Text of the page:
The layers of irony here are hard to miss. It’s not only that, as Butler suggests, morally indignant people ought to understand the “political formations” that they oppose; they should critically examine the formations they support. Moreover, their gimmick inadvertently shows the truth of “false equivalence” in the Palestinian struggle for freedom that Israeli hasbara tries to distort through messages about symmetry between Israel, the most powerful military power in the Middle East, and the Palestinian people.
Finally, Israeli lies about Hamas “decapitating babies” must be read not only in the context of antisemitic blood libel accusations used against European Jewry; they should also be read in relation to the lies about Iraqi soldiers, who were falsely accused of snatching “babies out of incubators” in Kuwaiti hospitals. These lies helped build public support for the United States’ invasion of Kuwait in 1991 and the destruction of Iraq in the Gulf War.
Politicizing Condemnation: The New Nakba
Butler’s ethical position should be supplemented by Varoufakis’s insistence on politicizing these ritualistic condemnations. For one, Butler seems to demand a clear moral position without ambiguity. But there is a clear difference between Varoufakis and Butler on the tension between political diversity and violence. While Varoufakis seems to accept violent forms of resistance within emancipatory movements, Butler recognizes the diversity of Palestinian groups while envisioning a future where groups like Hamas could be “dissolved or superseded by groups with non-violent aspirations for cohabitation.”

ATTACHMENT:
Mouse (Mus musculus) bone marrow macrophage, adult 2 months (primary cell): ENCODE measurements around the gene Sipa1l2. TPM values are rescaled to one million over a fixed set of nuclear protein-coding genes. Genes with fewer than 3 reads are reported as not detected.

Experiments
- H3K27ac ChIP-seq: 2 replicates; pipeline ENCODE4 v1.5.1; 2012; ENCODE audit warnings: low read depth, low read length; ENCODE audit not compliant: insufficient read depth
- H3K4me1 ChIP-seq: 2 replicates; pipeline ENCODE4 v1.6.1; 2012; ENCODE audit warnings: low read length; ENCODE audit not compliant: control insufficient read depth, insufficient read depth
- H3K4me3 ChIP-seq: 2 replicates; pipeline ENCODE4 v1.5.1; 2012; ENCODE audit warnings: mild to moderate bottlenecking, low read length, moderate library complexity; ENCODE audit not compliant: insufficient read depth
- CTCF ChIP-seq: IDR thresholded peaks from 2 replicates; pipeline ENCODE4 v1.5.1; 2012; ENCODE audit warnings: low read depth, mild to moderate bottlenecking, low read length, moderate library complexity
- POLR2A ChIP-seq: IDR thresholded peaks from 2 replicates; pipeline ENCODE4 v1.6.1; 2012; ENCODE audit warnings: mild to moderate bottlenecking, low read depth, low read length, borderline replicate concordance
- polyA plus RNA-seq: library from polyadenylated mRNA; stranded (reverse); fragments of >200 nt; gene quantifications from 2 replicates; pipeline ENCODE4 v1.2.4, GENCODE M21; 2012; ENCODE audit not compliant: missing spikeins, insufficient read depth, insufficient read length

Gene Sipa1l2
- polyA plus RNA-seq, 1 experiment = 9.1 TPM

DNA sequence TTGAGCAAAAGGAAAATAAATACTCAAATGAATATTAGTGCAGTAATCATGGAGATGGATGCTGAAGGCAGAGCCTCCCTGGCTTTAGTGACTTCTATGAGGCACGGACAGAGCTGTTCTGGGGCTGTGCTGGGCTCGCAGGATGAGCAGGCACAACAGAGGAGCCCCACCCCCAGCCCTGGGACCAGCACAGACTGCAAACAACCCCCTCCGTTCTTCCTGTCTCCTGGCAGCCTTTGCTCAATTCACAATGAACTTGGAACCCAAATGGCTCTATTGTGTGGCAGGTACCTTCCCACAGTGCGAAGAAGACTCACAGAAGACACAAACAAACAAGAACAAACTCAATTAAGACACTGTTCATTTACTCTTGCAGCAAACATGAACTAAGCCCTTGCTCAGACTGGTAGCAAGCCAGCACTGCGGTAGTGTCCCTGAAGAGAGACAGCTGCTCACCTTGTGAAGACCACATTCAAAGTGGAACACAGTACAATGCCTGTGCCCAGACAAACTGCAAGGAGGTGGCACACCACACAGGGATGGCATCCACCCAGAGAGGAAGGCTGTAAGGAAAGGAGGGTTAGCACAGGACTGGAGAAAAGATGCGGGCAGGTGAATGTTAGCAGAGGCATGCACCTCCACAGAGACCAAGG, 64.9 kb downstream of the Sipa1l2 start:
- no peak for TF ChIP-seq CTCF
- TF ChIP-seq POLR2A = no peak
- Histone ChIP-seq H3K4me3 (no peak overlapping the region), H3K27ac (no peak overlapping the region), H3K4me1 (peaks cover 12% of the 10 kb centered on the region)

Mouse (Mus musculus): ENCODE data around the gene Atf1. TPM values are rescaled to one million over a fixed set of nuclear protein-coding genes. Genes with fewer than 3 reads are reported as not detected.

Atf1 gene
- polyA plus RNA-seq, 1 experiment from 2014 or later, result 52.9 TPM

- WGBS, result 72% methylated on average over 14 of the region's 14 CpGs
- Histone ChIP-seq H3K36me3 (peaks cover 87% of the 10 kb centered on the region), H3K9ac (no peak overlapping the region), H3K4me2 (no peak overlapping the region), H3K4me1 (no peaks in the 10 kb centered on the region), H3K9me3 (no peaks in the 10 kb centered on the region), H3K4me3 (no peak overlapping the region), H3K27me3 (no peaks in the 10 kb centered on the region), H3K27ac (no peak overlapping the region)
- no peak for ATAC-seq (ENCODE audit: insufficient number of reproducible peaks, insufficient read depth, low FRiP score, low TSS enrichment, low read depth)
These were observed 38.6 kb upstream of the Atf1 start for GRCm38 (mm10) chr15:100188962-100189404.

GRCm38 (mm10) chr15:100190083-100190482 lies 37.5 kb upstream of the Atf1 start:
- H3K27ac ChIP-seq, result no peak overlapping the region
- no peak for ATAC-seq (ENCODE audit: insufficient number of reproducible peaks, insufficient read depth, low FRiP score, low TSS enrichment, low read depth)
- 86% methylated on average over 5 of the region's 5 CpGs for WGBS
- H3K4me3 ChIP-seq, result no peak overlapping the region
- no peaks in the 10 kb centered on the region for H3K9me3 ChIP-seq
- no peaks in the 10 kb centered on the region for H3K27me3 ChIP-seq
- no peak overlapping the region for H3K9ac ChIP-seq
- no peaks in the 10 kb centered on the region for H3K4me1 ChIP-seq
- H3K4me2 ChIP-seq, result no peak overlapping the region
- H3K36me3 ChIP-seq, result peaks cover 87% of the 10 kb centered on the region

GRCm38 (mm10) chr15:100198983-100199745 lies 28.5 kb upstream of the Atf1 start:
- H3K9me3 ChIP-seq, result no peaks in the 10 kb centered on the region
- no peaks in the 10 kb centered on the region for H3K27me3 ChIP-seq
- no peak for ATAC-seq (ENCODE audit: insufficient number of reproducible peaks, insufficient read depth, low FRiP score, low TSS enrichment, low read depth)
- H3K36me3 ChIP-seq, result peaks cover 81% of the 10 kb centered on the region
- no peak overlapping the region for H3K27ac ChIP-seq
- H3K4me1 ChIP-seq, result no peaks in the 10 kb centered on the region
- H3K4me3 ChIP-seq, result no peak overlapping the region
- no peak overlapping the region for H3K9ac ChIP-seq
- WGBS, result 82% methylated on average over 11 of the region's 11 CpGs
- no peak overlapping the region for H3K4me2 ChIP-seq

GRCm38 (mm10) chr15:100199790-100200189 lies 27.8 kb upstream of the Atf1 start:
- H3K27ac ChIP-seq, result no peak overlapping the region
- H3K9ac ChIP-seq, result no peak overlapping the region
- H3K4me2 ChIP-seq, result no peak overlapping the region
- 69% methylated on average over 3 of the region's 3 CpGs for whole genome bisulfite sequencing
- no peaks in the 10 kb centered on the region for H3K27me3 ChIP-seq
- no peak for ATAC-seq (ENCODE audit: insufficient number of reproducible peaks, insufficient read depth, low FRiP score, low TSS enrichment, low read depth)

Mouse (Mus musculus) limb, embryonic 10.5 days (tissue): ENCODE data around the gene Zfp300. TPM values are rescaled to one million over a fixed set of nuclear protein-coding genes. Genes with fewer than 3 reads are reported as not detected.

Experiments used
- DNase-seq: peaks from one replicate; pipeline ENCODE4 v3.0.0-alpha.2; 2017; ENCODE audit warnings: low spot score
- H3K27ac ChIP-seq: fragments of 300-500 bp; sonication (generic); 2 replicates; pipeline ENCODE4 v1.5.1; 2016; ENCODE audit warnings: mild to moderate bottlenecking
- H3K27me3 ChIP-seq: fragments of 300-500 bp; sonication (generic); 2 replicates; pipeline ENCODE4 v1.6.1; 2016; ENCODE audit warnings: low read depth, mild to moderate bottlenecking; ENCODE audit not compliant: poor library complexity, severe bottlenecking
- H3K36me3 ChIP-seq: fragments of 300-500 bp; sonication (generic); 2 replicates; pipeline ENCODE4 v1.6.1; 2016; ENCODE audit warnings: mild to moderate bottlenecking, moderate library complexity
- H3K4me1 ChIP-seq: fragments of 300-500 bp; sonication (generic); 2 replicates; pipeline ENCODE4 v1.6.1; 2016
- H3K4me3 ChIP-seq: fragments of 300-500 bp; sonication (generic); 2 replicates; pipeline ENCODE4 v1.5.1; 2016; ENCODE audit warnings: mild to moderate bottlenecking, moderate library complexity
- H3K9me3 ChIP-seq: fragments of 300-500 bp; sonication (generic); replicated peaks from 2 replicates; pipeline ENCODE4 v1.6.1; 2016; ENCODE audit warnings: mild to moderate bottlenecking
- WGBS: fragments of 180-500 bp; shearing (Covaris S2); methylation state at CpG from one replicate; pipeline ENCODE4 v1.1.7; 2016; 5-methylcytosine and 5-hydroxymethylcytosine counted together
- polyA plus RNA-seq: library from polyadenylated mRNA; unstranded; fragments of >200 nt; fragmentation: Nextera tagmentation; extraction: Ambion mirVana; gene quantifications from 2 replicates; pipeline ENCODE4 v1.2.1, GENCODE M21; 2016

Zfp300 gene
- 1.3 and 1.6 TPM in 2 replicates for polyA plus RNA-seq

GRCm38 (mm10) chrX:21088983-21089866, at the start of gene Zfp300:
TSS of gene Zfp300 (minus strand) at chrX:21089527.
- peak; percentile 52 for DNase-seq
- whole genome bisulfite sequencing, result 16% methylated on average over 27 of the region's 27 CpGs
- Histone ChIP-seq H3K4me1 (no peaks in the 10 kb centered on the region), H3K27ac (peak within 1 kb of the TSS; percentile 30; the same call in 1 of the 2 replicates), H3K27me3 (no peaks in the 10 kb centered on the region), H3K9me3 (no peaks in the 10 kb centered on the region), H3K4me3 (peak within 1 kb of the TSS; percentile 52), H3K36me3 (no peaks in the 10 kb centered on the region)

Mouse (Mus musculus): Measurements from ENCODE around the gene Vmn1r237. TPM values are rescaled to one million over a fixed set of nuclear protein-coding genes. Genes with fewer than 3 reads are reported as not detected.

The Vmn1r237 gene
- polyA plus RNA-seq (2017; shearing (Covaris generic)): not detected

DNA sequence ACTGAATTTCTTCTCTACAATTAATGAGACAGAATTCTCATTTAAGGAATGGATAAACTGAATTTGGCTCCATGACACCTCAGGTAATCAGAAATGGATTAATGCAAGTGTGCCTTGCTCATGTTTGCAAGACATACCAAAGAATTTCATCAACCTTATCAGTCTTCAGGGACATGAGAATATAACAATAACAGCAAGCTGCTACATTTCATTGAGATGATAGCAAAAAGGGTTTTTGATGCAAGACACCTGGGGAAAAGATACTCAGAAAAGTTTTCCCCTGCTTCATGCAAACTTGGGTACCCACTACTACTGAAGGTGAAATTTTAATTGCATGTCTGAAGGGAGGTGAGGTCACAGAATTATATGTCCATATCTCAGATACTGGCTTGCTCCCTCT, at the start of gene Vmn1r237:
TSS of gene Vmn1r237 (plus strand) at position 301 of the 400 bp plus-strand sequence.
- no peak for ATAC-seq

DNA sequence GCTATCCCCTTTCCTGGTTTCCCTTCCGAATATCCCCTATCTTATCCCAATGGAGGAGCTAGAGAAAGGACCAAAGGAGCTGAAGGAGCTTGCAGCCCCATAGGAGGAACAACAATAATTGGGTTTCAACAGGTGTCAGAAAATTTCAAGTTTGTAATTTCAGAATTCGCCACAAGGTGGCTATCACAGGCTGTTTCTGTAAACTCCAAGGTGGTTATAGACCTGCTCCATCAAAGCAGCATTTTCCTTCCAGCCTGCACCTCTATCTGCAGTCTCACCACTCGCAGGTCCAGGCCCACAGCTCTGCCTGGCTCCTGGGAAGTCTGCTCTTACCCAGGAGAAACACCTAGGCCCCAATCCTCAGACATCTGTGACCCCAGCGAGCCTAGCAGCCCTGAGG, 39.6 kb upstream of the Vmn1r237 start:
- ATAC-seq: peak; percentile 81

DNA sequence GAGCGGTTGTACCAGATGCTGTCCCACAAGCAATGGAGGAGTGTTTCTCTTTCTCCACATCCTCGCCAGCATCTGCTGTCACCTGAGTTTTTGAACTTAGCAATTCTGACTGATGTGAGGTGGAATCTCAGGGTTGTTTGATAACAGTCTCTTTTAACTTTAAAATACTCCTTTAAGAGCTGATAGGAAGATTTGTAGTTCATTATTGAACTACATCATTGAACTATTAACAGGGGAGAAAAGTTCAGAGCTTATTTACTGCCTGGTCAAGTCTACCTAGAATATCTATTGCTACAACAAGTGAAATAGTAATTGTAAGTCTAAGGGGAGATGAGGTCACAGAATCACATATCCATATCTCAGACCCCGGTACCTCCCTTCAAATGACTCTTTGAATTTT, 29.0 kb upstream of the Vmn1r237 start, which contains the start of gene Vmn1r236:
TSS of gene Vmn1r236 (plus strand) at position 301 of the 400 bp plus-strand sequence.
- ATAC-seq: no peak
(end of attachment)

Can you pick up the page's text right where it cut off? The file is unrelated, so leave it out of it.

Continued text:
More importantly, Varoufakis seems to suggest that ritualistic condemnations are not primarily about upholding ethical or legal standards, but rather serve to further Israel’s geopolitical aims and Western neo-imperial hegemony. In the context of Israel’s genocidal war on Gaza, such righteous condemnation is meant to not only overshadow the broader struggle against systemic injustice and oppression; it also functions as a smokescreen for Israel’s territorial expansion.